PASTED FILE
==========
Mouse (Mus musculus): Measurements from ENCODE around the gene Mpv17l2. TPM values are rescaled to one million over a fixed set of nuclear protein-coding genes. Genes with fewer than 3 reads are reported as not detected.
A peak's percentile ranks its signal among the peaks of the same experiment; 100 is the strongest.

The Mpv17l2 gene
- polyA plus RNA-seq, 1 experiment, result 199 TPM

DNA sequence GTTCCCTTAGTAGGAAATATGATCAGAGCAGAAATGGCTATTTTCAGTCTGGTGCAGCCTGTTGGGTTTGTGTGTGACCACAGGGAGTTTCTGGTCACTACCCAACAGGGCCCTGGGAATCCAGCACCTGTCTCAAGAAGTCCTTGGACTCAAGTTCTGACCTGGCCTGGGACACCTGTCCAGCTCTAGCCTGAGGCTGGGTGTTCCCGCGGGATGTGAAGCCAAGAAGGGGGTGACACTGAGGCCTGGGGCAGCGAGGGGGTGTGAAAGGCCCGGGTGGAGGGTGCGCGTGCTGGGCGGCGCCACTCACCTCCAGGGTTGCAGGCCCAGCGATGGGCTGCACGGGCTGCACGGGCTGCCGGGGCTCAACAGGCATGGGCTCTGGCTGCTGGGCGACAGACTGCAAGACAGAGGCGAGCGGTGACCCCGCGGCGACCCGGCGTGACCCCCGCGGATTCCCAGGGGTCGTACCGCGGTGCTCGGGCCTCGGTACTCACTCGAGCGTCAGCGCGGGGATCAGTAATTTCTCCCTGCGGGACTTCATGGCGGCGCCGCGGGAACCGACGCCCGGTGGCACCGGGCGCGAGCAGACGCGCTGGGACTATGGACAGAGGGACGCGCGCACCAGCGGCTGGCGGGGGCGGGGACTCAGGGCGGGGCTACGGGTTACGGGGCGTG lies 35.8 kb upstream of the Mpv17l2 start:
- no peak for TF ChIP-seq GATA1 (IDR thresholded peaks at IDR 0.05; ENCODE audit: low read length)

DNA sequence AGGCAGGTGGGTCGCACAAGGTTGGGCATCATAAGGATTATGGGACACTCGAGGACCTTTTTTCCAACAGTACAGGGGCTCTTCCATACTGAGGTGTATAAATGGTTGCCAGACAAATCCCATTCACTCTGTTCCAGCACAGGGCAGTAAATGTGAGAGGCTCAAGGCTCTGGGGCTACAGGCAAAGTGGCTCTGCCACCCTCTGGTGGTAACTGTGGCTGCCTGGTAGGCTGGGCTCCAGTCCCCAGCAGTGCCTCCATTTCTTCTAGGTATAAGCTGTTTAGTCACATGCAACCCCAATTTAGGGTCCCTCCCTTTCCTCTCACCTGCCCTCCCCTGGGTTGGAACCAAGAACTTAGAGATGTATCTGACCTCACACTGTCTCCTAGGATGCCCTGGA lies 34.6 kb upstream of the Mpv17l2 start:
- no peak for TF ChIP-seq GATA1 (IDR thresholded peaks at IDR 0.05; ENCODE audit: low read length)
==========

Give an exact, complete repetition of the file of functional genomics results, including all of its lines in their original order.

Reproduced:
Mouse (Mus musculus): Measurements from ENCODE around the gene Mpv17l2. TPM values are rescaled to one million over a fixed set of nuclear protein-coding genes. Genes with fewer than 3 reads are reported as not detected.
A peak's percentile ranks its signal among the peaks of the same experiment; 100 is the strongest.

The Mpv17l2 gene
- polyA plus RNA-seq, 1 experiment, result 199 TPM

DNA sequence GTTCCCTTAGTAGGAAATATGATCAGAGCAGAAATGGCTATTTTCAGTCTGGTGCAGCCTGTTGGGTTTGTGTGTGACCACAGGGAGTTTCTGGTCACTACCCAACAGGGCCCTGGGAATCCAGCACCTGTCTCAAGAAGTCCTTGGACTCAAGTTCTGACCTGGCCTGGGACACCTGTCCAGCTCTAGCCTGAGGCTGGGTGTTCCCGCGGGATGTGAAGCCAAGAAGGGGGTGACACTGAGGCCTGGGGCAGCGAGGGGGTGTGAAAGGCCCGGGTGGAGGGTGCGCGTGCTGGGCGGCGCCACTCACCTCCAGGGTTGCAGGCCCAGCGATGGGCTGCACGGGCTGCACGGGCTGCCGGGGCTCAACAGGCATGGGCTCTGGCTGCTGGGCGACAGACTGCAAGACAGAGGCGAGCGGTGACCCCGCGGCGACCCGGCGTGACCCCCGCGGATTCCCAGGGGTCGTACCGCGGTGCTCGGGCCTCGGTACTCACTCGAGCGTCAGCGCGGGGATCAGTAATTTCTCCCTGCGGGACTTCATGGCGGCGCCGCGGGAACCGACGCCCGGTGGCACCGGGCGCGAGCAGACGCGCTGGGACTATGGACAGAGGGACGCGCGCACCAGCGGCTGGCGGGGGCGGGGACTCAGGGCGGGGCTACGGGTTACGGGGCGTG lies 35.8 kb upstream of the Mpv17l2 start:
- no peak for TF ChIP-seq GATA1 (IDR thresholded peaks at IDR 0.05; ENCODE audit: low read length)

DNA sequence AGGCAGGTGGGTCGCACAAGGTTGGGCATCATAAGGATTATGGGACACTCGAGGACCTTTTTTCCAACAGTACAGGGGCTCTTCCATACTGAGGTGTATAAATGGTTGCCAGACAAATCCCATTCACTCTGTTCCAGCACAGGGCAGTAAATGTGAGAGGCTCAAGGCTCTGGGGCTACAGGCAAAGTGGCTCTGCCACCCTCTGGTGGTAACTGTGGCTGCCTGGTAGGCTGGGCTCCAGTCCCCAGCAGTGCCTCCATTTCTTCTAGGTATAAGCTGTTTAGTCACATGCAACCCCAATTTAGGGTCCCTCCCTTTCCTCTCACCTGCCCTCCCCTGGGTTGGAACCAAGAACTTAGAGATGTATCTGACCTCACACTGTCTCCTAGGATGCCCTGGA lies 34.6 kb upstream of the Mpv17l2 start:
- no peak for TF ChIP-seq GATA1 (IDR thresholded peaks at IDR 0.05; ENCODE audit: low read length)